Figures show number of potential modern slavery victims has doubled since 2017
The Home Office has announced plans to change the mechanism for dealing with potential modern slavery victims, blaming “an alarming rise in people abusing the system”. However, critics accuse the Government of scaremongering.
The Government says it is going to change the mechanism for dealing with modern slavery victims after what it calls an “alarming rise of abuse” within the system.
The Home Office says “child rapists, people who pose a threat to our national security, serious criminals and failed asylum seekers will find it harder to take advantage of modern slavery safeguards” under changes to be announced this week.
Frontline workers, including local authority social workers and the police, have a duty as ‘first responders’ to refer a potential victim of modern slavery into the National Referral Mechanism (NRM), the Government’s system for identifying victims of modern slavery. These referrals have more than doubled between 2017 and 2020 – from 5,141 to 10,613 – causing a backlog of cases.
Home Secretary Priti Patel said the UK has “led the world” in protecting victims, and that those supposedly frustrating the system are diverting resources away from genuine victims.
“Our generous safeguards for victims are being rampantly abused by child rapists, people who pose a threat to national security and failed asylum seekers with no right to be here.”
However, critics have accused the Government of scaremongering, saying that the backlog is actually caused by the Home Office’s own inaction.
In the Home Office’s own 2019 data, nearly nine in ten (89%) of those referred into the National Referral Mechanism after being detained within the UK received a positive ‘initial decision’ – meaning their referral is considered further with more rigorous assessment.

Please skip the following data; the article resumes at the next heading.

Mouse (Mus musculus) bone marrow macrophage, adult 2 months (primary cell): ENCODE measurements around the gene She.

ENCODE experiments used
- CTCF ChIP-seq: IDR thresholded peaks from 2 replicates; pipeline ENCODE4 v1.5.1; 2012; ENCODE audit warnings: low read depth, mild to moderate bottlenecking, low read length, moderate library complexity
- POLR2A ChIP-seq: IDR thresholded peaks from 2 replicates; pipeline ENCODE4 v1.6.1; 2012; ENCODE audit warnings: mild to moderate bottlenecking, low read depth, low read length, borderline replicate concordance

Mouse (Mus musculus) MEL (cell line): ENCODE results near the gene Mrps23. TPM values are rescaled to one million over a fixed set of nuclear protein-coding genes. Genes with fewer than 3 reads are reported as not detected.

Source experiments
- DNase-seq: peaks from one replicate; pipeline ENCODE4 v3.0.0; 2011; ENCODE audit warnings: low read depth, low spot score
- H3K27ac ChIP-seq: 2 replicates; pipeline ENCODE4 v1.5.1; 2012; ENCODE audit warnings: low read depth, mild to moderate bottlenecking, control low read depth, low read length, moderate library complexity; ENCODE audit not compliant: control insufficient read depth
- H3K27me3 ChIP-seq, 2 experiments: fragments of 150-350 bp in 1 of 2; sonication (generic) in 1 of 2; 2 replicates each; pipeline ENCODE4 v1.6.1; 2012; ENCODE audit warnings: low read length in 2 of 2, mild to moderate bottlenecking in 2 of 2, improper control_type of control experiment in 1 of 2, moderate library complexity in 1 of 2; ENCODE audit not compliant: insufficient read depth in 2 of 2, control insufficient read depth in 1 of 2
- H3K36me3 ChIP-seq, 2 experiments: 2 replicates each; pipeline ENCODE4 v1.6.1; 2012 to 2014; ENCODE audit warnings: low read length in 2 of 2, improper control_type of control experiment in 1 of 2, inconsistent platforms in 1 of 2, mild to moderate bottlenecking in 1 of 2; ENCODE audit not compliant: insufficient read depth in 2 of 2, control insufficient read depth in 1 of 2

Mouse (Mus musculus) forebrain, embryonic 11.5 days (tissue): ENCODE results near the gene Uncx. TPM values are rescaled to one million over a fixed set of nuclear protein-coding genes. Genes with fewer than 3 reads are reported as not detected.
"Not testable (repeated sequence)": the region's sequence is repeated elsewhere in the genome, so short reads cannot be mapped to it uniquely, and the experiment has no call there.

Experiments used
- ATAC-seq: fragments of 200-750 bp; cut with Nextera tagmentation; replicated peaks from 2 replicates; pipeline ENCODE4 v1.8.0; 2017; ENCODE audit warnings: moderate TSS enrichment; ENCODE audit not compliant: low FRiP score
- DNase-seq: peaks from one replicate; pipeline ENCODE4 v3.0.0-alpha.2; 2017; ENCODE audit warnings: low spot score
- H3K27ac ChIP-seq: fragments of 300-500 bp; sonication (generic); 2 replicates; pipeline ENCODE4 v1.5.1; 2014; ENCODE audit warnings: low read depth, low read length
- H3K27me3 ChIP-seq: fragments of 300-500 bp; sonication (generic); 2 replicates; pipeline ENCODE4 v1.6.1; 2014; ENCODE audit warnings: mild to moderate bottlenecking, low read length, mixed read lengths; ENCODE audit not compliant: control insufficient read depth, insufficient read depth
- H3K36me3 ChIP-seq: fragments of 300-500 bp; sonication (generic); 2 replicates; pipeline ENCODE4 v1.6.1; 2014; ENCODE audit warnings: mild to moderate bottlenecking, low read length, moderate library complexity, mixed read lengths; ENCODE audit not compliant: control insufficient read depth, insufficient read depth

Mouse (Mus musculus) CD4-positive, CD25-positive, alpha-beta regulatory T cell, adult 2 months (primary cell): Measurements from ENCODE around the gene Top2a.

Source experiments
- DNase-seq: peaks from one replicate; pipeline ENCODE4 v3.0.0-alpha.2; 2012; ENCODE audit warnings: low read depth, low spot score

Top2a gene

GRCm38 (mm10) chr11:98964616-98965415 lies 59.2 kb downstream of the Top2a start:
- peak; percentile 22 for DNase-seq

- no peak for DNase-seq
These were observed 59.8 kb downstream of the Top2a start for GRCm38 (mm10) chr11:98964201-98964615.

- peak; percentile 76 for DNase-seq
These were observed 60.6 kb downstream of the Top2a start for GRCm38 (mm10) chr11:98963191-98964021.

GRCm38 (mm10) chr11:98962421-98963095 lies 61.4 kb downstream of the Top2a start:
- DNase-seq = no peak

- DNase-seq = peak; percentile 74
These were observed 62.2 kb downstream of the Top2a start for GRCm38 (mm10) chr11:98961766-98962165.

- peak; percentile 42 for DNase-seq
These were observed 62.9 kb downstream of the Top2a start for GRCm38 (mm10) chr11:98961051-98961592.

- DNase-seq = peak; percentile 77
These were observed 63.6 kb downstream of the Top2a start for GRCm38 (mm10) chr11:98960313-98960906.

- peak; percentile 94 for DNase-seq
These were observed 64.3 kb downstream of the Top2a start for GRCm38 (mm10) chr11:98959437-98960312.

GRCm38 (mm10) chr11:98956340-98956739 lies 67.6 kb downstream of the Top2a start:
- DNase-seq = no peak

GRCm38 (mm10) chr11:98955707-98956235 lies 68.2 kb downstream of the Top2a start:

Katherine Soroya, Senior Immigration Caseworker in the Legal Aid team at Turpin Miller, said she was “speechless” after the announcement.
“I've never come across a ‘child rapist’ in the hundreds of clients I've helped through the NRM.”
“If a person is a failed asylum seeker, they may well be a victim of trafficking and no one has before spotted the indicators. If found to be a victim then this could give genuine grounds for a fresh claim for asylum.
“The problem with the ‘backlog’ isn't the people being referred into the system. It is that decisions are not being made because there is no impetus to do so.”
Soroya says that rising referrals may also be attributable to growing awareness around what constitutes a victim, rather than non-genuine claims aimed at frustrating Home Office deportations.
“The legislation isn't that old and first responders, including the Home Office, are getting better at spotting the identifiers.”
Under the changes proposed, frontline workers including police, local authorities and charities will be trained to “better help them assess genuine accounts of modern slavery” before they refer it to the authorities for an assessment, the Government says.
The Government will then consult on whether to “strengthen the threshold” for deciding whether someone is a potential victim of modern slavery during the initial assessment.
The consultation will also look at the definition of “public order grounds” to enable protections to be withheld from dangerous criminals who have received prison sentences of over a year, as well as individuals who pose a threat to national security.
£47,982 - £51,399